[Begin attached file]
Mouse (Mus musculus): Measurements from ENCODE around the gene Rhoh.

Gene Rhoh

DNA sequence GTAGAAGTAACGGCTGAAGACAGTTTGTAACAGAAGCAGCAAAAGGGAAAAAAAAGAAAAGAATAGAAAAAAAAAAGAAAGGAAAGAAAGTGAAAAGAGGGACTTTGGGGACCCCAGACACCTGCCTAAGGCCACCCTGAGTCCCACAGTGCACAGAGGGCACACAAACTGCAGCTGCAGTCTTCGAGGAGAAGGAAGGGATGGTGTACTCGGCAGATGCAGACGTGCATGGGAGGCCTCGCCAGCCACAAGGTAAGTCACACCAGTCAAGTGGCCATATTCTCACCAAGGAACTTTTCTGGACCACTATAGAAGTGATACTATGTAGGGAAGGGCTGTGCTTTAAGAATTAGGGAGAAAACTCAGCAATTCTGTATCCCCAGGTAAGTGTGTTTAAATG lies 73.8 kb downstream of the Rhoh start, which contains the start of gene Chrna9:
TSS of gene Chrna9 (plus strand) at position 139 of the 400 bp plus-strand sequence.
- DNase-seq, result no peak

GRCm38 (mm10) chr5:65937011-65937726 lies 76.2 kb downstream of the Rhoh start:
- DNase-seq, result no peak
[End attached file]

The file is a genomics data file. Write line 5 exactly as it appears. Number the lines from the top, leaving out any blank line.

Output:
- DNase-seq, result no peak